There are growing concerns that the infighting in Zanu PF over Mugabe’s succession could plunge the country into bloodletting violence, which could worsen its socio-economic prospects.

International human rights watchdog, the Human Rights Watch, issued a chilling statement yesterday, warning that the eagerly-anticipated elections could be bloody.

“Zimbabwe also faces serious threats to its ability to hold credible elections, including the involvement of security forces in political affairs and the ruling Zanu PF party’s endorsement of 93-year-old . . . Mugabe as its presidential candidate amid rumours about his health,” the statement reads in part.

“The involvement of security forces in Zimbabwe’s political and electoral affairs could, as in the past, severely undermine the credibility of the elections and raise the risk of political violence within political parties and across the country.”

Piers Pigou, a senior consultant at the International Crisis Group, said the push to have Mugabe name a successor represented a big shift by the G40 and the first lady.

“This development reflects a distinct shift and sense of urgency in the political calculations of (Mrs Grace) Mugabe and her inner circle regarding her husband’s ability to play a functional political role and their desire to hold off . . . Mnangagwa’s march on State House.”

Pigou said any attempt to let Grace succeed Mugabe would be deeply detrimental to Zimbabwe.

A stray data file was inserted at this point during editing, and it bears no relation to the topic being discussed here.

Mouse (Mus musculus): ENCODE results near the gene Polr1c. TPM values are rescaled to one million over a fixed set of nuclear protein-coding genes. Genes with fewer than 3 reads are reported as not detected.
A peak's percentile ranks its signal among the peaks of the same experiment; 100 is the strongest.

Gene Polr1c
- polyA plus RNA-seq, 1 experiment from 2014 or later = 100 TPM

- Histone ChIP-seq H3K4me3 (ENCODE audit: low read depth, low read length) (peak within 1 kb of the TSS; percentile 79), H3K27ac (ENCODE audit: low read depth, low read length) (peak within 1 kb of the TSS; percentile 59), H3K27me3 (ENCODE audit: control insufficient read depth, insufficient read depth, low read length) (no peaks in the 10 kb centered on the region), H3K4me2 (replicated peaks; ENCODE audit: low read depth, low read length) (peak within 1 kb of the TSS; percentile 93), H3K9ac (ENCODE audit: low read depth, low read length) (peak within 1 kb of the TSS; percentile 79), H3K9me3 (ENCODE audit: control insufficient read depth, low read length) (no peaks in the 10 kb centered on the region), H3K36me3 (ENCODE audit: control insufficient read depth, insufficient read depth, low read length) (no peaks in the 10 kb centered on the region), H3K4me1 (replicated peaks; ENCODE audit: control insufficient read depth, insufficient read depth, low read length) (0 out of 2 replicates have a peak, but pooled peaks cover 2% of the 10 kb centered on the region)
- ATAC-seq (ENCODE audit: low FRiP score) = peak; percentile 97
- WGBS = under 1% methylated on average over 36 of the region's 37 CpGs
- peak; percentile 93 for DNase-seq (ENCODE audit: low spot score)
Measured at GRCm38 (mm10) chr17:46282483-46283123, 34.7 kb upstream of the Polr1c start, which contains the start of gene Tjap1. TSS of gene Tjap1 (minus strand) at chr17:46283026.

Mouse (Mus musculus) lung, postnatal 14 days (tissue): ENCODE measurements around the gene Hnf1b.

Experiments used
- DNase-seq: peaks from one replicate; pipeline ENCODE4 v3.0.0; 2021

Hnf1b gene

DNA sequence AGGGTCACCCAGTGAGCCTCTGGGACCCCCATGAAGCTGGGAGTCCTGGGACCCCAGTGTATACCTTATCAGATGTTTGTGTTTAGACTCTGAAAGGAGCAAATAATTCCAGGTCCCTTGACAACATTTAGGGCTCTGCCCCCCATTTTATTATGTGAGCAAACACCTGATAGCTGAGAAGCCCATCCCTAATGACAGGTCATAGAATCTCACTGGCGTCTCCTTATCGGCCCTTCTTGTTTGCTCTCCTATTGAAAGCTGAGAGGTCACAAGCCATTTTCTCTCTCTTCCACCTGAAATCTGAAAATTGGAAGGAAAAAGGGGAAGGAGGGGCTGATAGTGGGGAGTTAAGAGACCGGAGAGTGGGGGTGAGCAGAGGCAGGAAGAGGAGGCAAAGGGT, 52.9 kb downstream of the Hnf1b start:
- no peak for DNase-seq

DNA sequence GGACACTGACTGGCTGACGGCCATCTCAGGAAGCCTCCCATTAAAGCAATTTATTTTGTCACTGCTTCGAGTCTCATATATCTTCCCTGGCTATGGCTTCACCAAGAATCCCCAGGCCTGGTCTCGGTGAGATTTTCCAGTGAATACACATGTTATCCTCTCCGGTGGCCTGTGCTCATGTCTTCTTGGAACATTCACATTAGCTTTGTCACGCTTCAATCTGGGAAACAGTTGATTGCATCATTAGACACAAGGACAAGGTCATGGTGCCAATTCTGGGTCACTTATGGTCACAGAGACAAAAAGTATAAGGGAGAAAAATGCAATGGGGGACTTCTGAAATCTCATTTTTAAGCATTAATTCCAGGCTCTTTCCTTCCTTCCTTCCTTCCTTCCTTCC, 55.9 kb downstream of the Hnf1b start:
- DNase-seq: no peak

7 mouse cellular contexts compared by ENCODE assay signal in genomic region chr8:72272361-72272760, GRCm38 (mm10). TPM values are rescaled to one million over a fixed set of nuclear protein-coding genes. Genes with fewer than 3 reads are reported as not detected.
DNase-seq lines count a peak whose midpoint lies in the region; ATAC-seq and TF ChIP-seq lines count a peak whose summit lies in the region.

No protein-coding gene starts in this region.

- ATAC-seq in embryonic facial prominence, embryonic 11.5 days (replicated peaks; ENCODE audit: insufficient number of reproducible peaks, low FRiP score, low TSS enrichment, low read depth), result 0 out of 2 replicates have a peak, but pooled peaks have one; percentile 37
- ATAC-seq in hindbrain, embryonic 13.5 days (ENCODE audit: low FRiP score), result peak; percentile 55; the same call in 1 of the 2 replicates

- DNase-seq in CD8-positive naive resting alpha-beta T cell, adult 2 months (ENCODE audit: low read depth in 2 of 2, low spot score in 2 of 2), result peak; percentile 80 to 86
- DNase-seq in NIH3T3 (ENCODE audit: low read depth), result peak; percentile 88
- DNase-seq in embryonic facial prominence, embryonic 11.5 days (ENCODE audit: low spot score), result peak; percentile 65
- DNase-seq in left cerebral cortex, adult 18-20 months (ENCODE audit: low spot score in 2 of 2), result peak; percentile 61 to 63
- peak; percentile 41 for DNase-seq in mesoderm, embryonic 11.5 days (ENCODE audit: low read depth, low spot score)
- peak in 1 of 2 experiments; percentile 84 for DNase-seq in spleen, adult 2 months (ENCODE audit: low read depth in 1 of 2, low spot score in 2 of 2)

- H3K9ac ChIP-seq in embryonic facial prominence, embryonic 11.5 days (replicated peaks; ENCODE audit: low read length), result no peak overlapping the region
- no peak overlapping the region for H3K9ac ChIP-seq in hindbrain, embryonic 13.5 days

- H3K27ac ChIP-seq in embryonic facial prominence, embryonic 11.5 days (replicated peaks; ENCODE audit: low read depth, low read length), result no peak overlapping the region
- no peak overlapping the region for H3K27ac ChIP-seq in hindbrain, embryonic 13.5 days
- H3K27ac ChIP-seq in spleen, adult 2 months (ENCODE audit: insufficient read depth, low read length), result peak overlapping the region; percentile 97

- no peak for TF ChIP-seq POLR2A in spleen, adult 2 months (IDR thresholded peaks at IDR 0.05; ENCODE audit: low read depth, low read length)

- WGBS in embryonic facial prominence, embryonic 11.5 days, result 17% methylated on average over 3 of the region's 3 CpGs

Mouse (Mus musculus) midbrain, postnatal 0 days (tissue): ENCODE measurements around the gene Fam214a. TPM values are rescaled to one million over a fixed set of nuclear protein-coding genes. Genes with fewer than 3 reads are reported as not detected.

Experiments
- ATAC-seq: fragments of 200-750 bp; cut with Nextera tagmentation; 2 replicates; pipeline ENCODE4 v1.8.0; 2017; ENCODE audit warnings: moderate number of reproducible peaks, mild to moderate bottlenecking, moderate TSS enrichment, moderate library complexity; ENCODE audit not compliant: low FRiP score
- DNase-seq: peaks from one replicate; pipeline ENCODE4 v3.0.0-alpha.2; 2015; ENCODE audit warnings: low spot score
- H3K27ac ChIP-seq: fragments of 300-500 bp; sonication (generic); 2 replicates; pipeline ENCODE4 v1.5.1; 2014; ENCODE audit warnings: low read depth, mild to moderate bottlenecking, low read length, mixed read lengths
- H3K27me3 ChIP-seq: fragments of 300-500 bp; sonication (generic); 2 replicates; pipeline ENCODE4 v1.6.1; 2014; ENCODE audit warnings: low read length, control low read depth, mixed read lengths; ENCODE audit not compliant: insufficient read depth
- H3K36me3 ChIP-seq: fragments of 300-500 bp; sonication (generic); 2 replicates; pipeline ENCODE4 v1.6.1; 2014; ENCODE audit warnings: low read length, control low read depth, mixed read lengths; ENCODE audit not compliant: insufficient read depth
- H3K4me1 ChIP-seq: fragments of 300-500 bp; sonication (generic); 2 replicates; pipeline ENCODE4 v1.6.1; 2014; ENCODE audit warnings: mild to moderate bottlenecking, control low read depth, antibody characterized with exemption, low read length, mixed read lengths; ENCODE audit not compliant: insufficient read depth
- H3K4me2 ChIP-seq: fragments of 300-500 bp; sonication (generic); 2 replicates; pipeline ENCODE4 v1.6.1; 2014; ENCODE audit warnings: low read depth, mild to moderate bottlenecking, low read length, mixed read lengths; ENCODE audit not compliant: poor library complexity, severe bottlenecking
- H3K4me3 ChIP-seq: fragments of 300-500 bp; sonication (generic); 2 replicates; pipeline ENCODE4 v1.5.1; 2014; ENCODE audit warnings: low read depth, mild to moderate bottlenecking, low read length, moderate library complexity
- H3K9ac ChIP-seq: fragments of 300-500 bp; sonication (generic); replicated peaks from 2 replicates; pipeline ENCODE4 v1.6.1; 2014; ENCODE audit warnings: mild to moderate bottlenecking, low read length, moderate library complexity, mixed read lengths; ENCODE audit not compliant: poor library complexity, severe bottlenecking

“Such a move, if seriously considered, would be very damaging to Zanu PF’s longer term prospects and contrary to its revolutionary principles,” he warned.

He said nothing was clear at the moment in the ever-shifting Zanu PF succession dynamics.

“The rule book is a moveable feast. Mugabe would have removed Mnangagwa if he felt it was both necessary and most importantly, secure in doing so.

“Neither position is clear, although his protection of those hurling provocations at VP Mnangagwa strongly suggests his failure to move against the VP is because of concerns that doing so would ultimately weaken his own position. He may well have checkmated himself in this process,” said Pigou.

Mugabe has been adamant that he would allow the people to choose his successor in line with the Zanu PF constitution.

Article 5 Section 26 (2) of the ruling party’s constitution states that: “An extraordinary session of congress may be convened in the event of a vacancy occurring in the office of the national president requiring the party to nominate a successor, at the instance of the secretary for administration.”

For Mugabe to choose a successor, he has to amend the Zanu PF constitution. First, he has to write to the central committee, which is the party’s supreme organ between congresses, to study the proposals.

In the wake of calls from the Zanu PF women’s league to elevate a woman to be one of the party’s two vice presidents, Mugabe suggested that they consider amending the constitution to increase the number of his deputies to three.

Yesterday, Zanu PF spokesperson Simon Khaya Moyo told the Daily News there were no proposals as yet to amend the party’s charter.

“I have no idea at all that there will be an extraordinary congress. What I know is that the constitution is very clear and I cannot change what is in the constitution so we will go by what the constitution says, and if there are any developments we will let you know,” said Khaya Moyo.

War veterans warned Mugabe yesterday that he was not a super human and were ready to work against his re-election bid ahead of the 2018 polls.

ZNLWVA chairperson Christopher Mutsvangwa said the liberation war fighters would be going around their structures informing their members not to vote for G40 associates.